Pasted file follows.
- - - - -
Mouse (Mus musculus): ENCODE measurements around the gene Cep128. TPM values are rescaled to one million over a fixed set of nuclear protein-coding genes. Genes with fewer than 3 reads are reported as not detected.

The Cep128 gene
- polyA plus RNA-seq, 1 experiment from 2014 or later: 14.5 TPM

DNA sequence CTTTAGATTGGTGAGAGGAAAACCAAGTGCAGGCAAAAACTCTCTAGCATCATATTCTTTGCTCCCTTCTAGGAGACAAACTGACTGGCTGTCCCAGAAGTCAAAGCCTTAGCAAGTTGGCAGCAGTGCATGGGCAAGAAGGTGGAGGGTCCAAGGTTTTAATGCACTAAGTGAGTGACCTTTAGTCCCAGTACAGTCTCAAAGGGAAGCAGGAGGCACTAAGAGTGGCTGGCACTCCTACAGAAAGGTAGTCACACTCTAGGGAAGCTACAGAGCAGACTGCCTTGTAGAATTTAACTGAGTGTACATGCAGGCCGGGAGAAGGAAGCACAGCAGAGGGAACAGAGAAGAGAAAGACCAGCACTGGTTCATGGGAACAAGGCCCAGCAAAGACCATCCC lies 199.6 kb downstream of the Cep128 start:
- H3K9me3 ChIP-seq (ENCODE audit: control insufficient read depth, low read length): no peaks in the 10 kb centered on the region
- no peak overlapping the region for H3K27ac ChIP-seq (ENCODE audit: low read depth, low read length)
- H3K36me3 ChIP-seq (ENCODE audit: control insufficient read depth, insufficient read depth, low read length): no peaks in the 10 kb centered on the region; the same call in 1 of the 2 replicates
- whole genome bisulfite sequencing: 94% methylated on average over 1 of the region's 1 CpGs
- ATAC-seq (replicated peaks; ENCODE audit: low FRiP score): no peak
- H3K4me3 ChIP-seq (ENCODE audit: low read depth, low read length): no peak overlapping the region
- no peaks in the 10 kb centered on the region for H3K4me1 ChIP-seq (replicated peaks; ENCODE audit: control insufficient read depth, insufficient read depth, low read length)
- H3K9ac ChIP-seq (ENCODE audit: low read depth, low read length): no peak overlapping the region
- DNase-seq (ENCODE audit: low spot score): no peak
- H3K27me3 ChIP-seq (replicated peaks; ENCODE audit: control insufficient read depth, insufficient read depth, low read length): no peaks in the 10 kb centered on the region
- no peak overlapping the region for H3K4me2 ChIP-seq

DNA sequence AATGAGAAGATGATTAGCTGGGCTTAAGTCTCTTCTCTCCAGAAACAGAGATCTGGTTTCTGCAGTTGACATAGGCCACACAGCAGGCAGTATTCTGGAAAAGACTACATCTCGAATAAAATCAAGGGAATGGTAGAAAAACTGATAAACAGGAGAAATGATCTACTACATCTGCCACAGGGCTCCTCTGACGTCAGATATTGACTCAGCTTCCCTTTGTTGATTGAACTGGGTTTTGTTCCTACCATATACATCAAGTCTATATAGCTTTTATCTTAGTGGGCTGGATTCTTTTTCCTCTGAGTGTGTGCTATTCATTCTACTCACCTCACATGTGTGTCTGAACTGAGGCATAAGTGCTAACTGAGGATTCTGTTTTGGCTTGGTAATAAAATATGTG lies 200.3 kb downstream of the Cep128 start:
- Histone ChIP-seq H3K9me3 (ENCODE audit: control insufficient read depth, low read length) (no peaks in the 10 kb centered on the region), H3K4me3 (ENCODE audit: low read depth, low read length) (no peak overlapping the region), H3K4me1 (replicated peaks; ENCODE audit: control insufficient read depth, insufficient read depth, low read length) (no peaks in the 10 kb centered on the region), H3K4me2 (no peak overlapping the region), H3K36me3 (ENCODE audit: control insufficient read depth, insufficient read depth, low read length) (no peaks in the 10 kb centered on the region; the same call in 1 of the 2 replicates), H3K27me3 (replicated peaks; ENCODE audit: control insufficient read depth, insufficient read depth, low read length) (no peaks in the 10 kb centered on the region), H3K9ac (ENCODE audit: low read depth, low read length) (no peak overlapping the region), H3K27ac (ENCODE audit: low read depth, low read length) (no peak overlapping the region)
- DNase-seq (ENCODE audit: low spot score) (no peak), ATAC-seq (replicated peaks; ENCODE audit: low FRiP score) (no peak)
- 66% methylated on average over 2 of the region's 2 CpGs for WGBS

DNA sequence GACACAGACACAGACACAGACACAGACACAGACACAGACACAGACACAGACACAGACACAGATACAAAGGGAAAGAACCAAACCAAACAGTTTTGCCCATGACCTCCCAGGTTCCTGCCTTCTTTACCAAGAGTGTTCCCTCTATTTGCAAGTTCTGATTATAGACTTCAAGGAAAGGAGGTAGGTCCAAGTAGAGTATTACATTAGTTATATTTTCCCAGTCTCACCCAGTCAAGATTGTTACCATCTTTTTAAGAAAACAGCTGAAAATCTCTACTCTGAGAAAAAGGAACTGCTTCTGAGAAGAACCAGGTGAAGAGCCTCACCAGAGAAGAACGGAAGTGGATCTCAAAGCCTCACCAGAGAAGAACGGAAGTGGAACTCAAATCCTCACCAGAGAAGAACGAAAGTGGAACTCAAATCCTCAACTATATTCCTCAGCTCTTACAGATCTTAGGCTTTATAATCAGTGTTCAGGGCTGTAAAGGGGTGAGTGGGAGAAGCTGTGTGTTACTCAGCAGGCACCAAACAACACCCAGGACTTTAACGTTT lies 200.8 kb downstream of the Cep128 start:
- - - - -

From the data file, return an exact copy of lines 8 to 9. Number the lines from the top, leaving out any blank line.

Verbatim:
- whole genome bisulfite sequencing: 94% methylated on average over 1 of the region's 1 CpGs
- ATAC-seq (replicated peaks; ENCODE audit: low FRiP score): no peak